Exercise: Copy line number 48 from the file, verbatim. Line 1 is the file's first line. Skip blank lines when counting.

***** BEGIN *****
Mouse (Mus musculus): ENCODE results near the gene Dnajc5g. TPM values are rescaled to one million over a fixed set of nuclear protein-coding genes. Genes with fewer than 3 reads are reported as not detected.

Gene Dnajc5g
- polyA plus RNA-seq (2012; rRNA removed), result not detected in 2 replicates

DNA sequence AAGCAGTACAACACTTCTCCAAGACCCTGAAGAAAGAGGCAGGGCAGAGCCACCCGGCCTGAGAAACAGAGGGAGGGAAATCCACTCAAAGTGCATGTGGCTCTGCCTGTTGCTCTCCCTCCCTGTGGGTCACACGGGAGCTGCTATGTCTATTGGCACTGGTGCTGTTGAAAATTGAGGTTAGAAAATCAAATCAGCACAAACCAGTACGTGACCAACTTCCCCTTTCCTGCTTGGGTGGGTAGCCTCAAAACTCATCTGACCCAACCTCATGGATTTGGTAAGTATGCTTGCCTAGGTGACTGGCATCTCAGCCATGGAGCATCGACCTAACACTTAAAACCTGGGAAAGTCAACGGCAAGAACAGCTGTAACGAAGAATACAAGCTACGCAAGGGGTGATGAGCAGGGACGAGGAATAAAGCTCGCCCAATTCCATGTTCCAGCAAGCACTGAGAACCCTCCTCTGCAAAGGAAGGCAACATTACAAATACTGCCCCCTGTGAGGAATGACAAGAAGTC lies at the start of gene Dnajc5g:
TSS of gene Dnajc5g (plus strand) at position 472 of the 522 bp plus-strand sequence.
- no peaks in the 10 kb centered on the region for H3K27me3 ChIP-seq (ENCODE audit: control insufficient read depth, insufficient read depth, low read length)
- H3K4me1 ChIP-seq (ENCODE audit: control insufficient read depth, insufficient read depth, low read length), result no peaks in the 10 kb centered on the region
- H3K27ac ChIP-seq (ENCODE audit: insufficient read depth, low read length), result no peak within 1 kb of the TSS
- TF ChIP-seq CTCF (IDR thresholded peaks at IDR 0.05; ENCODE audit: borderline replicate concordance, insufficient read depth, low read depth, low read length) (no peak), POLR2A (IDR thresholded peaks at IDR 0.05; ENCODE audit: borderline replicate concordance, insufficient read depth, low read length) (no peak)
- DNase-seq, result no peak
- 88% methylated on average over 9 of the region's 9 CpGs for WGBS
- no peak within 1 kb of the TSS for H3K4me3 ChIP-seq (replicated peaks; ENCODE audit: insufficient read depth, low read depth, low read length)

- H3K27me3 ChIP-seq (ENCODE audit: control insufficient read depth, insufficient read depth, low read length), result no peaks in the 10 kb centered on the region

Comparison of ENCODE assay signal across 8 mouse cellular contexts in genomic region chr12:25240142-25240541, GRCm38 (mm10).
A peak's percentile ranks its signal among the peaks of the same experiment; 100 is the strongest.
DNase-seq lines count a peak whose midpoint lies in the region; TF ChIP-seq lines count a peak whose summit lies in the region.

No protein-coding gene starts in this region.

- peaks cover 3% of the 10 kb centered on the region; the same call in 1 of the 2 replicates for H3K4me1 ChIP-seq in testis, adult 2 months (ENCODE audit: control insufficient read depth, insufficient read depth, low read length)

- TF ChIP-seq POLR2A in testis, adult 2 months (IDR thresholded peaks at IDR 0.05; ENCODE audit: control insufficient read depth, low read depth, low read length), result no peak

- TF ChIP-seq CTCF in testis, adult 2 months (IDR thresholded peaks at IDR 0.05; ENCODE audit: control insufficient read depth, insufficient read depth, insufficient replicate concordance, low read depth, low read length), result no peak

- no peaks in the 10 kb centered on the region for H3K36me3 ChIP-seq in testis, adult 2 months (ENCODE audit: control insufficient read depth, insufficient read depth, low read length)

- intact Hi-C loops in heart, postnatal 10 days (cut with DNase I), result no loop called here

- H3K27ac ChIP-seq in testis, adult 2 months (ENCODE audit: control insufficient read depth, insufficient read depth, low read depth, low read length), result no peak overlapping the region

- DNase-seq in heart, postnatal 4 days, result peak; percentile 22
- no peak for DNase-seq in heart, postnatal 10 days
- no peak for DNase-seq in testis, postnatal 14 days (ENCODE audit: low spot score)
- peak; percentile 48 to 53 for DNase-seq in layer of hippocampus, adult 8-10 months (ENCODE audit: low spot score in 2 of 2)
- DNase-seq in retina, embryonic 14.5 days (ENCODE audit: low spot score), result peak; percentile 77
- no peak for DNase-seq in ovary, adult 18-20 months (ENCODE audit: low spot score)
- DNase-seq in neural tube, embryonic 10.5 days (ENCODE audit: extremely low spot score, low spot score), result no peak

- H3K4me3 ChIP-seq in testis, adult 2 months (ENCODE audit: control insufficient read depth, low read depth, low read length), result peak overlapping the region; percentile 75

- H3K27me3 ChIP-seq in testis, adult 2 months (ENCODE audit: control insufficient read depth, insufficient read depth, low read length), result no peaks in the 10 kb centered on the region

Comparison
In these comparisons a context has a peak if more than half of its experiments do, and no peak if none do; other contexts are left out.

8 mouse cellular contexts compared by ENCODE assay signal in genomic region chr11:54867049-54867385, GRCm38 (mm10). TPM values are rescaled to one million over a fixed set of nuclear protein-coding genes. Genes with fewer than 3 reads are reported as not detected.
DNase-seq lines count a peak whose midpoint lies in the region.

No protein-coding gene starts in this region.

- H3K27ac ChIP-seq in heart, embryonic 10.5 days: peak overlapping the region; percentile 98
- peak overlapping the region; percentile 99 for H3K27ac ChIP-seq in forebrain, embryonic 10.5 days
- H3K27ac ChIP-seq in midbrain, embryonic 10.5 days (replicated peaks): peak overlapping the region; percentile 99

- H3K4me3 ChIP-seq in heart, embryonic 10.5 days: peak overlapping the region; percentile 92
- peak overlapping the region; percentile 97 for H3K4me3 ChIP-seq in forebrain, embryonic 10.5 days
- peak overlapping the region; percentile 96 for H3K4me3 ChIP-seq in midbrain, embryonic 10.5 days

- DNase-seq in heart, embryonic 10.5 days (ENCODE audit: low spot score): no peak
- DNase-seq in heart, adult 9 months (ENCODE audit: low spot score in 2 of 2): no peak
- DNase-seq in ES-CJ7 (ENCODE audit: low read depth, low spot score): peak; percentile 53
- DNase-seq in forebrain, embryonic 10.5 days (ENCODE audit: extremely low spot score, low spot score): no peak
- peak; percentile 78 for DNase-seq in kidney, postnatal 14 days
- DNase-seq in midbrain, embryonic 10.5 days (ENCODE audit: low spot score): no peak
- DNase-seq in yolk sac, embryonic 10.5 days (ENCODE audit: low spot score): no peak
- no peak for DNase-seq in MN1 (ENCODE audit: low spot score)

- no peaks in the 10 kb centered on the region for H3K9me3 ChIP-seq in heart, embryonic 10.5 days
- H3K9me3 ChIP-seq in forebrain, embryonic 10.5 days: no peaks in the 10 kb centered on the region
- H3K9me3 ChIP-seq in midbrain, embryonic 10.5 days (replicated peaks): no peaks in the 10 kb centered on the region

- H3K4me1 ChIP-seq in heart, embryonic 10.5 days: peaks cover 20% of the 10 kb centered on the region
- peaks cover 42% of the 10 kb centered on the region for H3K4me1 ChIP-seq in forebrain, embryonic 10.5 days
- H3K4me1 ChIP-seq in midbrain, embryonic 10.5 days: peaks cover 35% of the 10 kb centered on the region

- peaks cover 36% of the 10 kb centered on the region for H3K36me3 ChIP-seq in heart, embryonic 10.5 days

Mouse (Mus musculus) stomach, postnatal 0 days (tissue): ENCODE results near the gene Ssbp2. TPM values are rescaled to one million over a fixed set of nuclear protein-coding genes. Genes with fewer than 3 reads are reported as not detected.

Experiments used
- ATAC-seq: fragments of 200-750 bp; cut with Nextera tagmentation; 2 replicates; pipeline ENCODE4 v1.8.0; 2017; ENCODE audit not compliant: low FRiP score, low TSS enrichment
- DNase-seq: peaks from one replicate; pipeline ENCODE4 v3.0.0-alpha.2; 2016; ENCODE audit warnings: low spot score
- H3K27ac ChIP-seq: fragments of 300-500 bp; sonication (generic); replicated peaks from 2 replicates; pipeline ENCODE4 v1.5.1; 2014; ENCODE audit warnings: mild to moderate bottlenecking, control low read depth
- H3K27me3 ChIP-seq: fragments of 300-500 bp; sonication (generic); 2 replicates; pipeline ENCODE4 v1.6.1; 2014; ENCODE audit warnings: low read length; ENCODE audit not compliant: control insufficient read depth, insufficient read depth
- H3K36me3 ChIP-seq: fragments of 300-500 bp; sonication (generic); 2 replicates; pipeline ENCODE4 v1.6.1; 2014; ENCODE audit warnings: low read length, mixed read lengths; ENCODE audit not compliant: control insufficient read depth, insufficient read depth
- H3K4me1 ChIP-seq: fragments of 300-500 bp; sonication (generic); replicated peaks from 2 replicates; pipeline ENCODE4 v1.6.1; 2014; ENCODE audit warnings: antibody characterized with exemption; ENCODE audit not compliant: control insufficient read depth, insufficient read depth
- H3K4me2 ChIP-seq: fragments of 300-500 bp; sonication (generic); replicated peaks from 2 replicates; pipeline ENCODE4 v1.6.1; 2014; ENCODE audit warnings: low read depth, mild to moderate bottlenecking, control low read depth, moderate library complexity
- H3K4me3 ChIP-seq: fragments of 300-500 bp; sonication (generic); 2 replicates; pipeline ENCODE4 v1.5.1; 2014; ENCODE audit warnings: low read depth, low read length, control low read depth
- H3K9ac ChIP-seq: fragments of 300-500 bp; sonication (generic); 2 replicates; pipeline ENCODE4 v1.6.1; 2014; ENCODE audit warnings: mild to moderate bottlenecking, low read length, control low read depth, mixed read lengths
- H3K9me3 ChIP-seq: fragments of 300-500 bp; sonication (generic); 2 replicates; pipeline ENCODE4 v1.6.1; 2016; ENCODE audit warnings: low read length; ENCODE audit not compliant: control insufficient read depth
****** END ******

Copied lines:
- peak; percentile 78 for DNase-seq in kidney, postnatal 14 days